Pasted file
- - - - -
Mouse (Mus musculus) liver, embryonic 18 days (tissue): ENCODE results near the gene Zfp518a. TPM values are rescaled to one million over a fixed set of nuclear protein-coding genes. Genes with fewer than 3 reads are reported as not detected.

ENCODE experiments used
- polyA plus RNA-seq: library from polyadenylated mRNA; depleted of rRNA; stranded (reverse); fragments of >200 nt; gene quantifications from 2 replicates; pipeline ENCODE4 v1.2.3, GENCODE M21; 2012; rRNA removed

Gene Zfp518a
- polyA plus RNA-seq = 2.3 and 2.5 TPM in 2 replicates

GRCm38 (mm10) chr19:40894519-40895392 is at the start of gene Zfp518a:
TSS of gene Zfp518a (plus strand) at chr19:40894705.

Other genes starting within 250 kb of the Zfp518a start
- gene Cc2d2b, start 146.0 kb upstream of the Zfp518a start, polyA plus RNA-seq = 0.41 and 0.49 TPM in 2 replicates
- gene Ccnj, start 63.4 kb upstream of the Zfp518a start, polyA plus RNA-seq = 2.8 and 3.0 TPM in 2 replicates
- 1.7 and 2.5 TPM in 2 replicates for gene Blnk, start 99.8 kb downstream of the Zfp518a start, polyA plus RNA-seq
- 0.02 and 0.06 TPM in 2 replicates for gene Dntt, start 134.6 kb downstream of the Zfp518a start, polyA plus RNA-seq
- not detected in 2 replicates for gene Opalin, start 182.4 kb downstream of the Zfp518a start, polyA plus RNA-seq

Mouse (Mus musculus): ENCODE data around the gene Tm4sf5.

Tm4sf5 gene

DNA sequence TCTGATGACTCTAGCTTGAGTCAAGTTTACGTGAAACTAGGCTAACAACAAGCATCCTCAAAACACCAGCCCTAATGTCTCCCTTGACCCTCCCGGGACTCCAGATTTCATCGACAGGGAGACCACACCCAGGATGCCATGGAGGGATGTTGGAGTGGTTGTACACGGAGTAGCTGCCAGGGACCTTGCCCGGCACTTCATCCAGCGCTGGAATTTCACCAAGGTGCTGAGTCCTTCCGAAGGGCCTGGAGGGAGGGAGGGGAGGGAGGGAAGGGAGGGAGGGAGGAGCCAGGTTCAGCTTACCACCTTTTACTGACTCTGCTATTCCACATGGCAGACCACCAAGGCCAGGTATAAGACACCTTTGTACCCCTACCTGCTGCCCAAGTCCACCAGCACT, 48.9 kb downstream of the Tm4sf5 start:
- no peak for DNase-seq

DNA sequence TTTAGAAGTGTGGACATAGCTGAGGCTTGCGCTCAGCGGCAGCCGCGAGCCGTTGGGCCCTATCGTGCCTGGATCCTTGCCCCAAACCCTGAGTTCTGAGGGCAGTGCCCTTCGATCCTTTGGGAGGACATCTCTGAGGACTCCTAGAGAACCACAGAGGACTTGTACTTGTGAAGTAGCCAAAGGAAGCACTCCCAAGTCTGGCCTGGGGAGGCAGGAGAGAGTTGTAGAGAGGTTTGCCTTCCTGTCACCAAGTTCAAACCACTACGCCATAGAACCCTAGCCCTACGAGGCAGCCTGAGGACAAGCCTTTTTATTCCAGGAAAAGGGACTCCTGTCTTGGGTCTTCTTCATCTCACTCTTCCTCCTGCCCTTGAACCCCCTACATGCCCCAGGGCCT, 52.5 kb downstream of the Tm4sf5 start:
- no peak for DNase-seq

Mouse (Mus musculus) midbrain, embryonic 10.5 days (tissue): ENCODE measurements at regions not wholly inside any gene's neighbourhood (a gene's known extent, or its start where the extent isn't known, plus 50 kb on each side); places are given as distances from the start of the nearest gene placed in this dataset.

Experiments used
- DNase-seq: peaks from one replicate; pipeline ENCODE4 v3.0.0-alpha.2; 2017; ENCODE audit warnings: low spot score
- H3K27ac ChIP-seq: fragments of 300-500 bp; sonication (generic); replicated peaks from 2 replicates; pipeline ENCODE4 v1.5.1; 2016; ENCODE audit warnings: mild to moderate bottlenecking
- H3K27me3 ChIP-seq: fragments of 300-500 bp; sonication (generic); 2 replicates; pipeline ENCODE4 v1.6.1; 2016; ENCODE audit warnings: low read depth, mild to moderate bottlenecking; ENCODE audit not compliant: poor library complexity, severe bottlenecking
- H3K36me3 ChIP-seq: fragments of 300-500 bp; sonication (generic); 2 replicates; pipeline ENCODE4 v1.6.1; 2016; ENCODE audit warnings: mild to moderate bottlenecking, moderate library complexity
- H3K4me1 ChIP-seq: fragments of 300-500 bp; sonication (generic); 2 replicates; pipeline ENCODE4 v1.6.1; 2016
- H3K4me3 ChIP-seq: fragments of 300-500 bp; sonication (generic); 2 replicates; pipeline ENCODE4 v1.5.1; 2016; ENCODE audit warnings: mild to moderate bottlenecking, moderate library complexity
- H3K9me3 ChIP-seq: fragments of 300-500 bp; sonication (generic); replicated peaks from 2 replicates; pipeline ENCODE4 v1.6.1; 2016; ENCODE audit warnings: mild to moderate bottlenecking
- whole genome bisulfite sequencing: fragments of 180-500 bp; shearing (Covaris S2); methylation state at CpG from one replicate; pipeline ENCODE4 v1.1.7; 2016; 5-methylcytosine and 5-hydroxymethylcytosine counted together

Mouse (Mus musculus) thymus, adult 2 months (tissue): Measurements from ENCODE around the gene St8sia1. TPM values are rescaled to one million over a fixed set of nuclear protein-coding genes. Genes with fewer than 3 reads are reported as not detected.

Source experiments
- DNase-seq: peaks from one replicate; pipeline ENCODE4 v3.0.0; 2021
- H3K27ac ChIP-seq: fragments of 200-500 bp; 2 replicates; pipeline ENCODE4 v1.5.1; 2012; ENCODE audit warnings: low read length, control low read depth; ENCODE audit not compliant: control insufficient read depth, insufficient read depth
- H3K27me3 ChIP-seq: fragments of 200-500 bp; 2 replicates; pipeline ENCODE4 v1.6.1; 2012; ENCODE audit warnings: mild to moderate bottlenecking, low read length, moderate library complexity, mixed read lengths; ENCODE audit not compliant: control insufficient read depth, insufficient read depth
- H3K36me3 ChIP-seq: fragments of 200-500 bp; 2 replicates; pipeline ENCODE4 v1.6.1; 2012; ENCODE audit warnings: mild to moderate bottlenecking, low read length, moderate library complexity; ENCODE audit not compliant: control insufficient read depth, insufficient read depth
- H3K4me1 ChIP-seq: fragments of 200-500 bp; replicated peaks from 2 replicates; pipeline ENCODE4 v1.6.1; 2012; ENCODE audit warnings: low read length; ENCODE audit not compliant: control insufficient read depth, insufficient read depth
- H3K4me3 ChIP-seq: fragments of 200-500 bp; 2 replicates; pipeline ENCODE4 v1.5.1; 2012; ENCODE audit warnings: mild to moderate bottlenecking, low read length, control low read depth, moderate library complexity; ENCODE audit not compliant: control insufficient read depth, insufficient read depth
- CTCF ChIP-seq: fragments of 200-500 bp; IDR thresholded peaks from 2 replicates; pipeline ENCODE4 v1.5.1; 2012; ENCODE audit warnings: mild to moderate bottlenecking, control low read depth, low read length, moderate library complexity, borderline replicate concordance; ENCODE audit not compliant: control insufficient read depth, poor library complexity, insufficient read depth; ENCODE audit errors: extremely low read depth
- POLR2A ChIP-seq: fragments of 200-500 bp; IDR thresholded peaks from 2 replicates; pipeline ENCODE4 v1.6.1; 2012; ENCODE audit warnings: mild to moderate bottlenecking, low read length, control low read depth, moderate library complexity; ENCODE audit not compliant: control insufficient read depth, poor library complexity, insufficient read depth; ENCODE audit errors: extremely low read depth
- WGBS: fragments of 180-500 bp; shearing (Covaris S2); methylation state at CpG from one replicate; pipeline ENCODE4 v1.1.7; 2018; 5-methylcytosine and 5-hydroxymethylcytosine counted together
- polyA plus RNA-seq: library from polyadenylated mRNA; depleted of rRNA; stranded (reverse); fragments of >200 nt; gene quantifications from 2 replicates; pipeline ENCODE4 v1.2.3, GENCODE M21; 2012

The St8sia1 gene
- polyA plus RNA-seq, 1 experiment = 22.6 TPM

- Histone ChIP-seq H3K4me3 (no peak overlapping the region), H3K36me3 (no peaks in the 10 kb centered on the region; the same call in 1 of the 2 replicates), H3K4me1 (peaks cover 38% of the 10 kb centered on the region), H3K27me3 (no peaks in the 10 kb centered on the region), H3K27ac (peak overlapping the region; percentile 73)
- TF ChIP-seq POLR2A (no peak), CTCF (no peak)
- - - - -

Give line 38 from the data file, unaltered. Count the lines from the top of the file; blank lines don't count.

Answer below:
- CTCF ChIP-seq: fragments of 200-500 bp; IDR thresholded peaks from 2 replicates; pipeline ENCODE4 v1.5.1; 2012; ENCODE audit warnings: mild to moderate bottlenecking, control low read depth, low read length, moderate library complexity, borderline replicate concordance; ENCODE audit not compliant: control insufficient read depth, poor library complexity, insufficient read depth; ENCODE audit errors: extremely low read depth